Transparent process

I was having a conversation with a colleague and the phrase “transparent process” came up. It’s a great phrase, and it strikes to the heart of some interesting cultural questions.

For example, why is there a rich general shared culture of music, or of cooking, or of gardening or acting or writing, but not so much of computer programming or architecture? There are many answers to this question, but I suspect at least part of it has to do with transparent process.

The process of getting into music or cooking or gardening or acting or writing — and of many other crafts and skills as well — is quite transparent. Even a beginning musician or writer understands the basic process, and is able to perceive and absorb the ideas of advanced practitioners.

Yet many fields — particularly those we think of as the “technical fields” — don’t seem to offer this level of transparency. Most people can pick out a melody on a musical keyboard, yet most people cannot write even the simplest of computer programs.

This is not for lack of trying. There have been many attempts to create a transparent onboarding process for budding programmers. And yet it is arguable that these efforts have failed, at least in comparison with efforts to show that “anybody can cook” or “anybody can play the piano”.

I wonder whether this is due to an inherent opacity somewhere in the process of learning the so-called “technical fields”, or to cultural bias. Or perhaps it is due to something else entirely.

Procedure versus data, part 3

In particular, we’ve had a long running split in the computer world between “compute it” and “capture it”. In my own work in texturing, it has often come down to “generate a procedural texture” or “scan a texture image”.

Yet like most dichotomies, that turns out to be a simplification. In practice, people will scan a texture image and then use that image as source material for a procedure.

For example, you might use Photoshop to paint an image of “here is where the forest should go.” Then the places where you painted green will be used by a computer program to grow synthetic trees.

So in the best cases it’s not really “procedure versus data,” but more “procedure using data.” Now we are just entering a new regime where this partnership is really taking off.

That’s because of recent rapid advances in machine learning. The beauty of machine learning is that it builds a procedure from data. The more examples of existing data you give it, the better will be the procedure that it can build.

Machine learning isn’t a panacea — it will only show answers to new things that are similar to the things you’ve already showed it. But it’s a lot better than anything we’ve had before.

For solving completely new problems, we still need human brains creating procedures. Computers don’t know how to do that yet. And maybe they never will.

Which may not be a bad thing. πŸ™‚

Procedure versus data, part 2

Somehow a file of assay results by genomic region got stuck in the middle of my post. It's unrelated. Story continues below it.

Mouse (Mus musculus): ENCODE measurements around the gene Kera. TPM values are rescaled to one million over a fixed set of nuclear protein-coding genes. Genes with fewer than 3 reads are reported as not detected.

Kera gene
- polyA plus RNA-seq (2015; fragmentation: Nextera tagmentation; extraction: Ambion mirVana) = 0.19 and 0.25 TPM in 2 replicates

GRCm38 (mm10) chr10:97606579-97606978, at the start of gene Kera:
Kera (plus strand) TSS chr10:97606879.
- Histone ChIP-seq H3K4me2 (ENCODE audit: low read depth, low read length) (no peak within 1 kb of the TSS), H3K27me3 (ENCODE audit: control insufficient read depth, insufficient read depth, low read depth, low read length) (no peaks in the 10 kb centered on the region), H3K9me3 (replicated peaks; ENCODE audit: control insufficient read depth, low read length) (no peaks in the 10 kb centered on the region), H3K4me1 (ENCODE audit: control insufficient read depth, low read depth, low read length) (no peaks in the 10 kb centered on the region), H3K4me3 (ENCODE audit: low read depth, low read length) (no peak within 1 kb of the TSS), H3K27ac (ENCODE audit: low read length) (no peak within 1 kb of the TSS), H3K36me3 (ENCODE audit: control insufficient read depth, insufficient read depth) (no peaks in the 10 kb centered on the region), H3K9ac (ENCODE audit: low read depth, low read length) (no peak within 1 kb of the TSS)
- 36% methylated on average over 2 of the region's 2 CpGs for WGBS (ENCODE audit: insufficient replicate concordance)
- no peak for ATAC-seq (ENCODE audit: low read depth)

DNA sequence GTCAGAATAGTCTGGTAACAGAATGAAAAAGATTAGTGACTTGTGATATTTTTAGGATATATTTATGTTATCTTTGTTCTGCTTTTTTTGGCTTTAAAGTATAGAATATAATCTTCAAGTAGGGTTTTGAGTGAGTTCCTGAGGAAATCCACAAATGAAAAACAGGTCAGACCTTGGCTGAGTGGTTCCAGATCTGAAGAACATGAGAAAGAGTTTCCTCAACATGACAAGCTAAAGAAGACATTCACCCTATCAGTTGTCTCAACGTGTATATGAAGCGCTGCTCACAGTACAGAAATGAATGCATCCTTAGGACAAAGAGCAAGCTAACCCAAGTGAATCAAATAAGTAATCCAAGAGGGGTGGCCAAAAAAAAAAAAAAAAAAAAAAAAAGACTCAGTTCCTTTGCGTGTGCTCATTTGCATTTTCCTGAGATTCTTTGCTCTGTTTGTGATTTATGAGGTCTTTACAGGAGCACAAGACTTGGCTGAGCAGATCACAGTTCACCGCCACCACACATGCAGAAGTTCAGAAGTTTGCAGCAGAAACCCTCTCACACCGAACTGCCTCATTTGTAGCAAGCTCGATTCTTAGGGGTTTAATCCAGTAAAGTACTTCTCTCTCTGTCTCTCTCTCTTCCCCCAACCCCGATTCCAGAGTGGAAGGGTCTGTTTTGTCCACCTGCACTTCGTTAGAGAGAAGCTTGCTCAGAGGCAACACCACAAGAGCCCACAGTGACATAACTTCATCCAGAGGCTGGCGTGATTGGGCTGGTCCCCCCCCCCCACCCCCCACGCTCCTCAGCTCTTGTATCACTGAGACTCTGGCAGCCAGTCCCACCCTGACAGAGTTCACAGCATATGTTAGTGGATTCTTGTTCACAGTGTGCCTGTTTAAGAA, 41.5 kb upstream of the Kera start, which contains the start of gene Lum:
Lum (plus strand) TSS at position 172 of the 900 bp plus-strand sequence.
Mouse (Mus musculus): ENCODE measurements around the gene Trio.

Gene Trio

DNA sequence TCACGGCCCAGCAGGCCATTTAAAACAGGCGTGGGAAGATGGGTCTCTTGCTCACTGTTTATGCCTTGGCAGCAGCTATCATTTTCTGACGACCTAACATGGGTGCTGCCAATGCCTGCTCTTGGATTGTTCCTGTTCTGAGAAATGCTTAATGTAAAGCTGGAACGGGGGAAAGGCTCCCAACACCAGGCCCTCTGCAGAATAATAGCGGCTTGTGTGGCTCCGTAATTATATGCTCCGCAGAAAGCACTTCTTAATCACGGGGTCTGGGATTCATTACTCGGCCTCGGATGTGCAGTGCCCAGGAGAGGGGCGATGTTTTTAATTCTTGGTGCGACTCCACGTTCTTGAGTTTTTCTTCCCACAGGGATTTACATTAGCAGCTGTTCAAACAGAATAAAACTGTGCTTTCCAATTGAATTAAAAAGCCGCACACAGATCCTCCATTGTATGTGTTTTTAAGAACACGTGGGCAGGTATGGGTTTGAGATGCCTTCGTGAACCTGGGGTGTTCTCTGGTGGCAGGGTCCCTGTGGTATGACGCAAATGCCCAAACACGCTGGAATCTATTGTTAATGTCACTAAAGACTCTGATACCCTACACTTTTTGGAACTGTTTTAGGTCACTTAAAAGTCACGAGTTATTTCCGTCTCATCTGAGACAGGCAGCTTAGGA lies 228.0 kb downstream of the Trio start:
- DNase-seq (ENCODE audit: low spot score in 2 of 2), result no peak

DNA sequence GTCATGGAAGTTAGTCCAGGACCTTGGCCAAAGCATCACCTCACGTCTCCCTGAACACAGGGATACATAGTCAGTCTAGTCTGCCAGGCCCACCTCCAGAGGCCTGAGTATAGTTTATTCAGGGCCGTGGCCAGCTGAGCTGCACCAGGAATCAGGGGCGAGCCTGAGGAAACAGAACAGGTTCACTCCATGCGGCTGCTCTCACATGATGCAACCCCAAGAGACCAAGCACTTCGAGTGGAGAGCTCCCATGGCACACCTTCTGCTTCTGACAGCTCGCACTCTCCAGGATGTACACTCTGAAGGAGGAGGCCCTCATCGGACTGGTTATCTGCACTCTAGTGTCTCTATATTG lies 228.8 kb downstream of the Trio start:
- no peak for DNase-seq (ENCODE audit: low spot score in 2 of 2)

This whole argument about “procedure versus data” is perhaps a bit of a red herring. Long before computers, the two modes of operation formed a complementary set.

For example, you probably know a musician who has an encyclopedic memory for songs. You name pretty much any song, and he or she will remember that song on the spot and play it for you.

And you may know a musician who is a great improviser. You name a musical style, and he or she will be able to immediately riff in that style and create something new, something that has never been heard before.

In my experience, one rarely finds a high level of development of these two complementary skills within the same individual. And that makes sense, since each kind of skill takes not only native talent but many hours of time and practice to learn and develop.

But why should these be seen as two separate skills? Isn’t there some place where they meet, and build upon each other? More on this tomorrow.

Procedure versus data, part 1

Many years ago I learned about what I thought of as the “synthesizer wars”. Back then, the Roland keyboard synthesizer worked by creating an instrument’s audio waveform entirely by procedural methods. This is more or less the musical equivalent of the way procedural textures work in computer graphics.

In contrast, the Yamaha synthesizer worked by having lots an lots of different recorded samples of instrument sounds. To create variations in tone it would blend samples together.

Since I am a big fan of procedural textures (for obvious reasons), I really liked the Roland approach. Alas, the Yamaha did better in the marketplace, because it was easier to create sounds for.

The Roland required somebody with real skill to write the procedure that synthesizes a given sound. The Yamaha just required lots of sound samples. That’s a problem you can solve without a lot of skill, if you’re willing to throw enough money at it.

This was a dichotomy that has repeated in a lot of computer fields. Should you try to build a procedure to describe something algorithmically, or do you find an actual sample of the thing out in the world and then modify that? Each approach has advantages and disadvantages.

More tomorrow.

You can’t make this stuff up

I just read that a few days ago in a Starbucks in Philadelphia two businessmen were waiting for a colleague to discuss a real estate deal. Like many people (me, for example), they decided to be polite and wait until their colleague arrived before ordering.

The manager told them that they couldn’t wait for their colleague without first ordering something. When they didn’t order anything, the manager called the cops.

Six police officers arrived and told the men they needed to leave, so the men explained to the police that they were waiting for a colleague. Their colleague arrived just in time to see his two associates, whom bystanders said had been very polite to the police throughout the entire incident, being cuffed and carted away.